A student team in Australia, including one of Indian-origin, have developed a new super-sensitive biosensor that can quickly detect deadly Ebola virus and other diseases.
The DNA-based nanomachine is so small that it could one day be used to diagnose disease simply by putting a blood sample into a smartphone or a portable machine.
If the virus being searched for is present, the nanosensors will light up.
The students, including three from the University of New South Wales (UNSW), have become the first Australian team to win the prestigious Harvard Biomod Competition after building a DNA sensor that will be able to rapidly detect small amounts DNA from the Ebola virus, and other disease-causing agents.
The nanomachine they developed works like a light switch, turning on and glowing like a beacon when it comes into contact with a specific strand of DNA from a bacterium or virus.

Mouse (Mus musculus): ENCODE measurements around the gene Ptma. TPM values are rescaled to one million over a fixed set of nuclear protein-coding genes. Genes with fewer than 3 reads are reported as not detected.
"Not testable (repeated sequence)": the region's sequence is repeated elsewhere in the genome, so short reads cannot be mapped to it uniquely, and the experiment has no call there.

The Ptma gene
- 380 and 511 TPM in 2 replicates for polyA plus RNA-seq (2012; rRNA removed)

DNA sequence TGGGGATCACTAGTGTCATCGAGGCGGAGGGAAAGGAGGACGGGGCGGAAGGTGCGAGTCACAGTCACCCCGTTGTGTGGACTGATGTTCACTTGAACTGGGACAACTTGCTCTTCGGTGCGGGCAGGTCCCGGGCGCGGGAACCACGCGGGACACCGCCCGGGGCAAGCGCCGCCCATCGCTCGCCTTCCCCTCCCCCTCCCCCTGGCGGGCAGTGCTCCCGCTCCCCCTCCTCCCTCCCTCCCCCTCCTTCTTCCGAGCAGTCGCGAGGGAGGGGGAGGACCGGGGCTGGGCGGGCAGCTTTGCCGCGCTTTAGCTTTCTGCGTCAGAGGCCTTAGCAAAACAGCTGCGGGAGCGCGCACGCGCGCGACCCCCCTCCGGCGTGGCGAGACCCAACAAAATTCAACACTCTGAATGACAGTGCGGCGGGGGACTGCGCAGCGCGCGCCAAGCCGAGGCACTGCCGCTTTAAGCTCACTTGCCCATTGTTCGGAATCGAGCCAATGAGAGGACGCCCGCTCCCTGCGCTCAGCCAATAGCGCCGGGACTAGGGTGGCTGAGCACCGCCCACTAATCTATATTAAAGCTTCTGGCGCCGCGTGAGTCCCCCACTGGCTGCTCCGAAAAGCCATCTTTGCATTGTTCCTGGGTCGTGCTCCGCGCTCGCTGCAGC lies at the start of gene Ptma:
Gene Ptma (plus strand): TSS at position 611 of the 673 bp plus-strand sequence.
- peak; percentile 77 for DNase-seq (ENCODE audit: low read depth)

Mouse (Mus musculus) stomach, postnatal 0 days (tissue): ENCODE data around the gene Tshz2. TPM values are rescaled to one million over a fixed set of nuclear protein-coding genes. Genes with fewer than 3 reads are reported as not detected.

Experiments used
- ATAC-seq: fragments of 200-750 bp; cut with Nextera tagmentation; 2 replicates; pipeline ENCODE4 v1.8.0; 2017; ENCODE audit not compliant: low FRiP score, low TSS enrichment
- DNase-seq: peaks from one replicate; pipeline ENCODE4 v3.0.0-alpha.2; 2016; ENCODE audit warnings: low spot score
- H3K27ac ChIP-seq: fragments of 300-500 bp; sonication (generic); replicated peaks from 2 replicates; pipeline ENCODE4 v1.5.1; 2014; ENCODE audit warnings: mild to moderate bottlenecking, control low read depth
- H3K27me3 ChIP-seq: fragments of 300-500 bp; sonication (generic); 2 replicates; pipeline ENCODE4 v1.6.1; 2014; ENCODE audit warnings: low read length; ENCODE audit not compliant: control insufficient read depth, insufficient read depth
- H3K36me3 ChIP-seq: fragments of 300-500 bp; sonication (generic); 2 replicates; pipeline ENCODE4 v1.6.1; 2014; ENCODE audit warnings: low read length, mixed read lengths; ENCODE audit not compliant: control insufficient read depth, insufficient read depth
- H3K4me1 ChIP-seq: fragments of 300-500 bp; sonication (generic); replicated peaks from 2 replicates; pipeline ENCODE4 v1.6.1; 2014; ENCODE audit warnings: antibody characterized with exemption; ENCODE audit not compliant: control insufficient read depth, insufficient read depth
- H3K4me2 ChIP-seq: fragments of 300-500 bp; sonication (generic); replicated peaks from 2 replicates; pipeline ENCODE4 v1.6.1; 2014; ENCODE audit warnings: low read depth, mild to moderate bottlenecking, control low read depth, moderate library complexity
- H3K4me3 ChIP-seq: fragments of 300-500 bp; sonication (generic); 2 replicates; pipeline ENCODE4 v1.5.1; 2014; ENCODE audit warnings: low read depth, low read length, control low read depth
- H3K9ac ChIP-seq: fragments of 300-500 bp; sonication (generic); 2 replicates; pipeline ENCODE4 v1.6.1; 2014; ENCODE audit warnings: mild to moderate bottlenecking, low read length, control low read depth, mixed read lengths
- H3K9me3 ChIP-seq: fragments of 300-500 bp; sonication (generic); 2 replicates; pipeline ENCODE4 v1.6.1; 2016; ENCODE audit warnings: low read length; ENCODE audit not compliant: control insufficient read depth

“Our concept is inspired by the way biology works and could provide a quicker and cheaper method of alerting scientists and doctors to the presence of disease,” said Dr Lawrence Lee of the Victor Chang Cardiac Research Institute, who led the team of six students.
“Further down the track we would like to have a sensor that is so sophisticated you can test for bacteria or viruses by plugging a blood sample into your mobile phone,” said Lee.
The DNA that is detected by the biosensor could come from a range of sources, including a mutation associated with cancer or a gene that causes antibiotic resistance, as well as from bacteria and viruses.
The student team included Anirudh Balachandar of the University of Technology, Sydney, and Nicholas Burg and Cyril Tang, of the University of Sydney.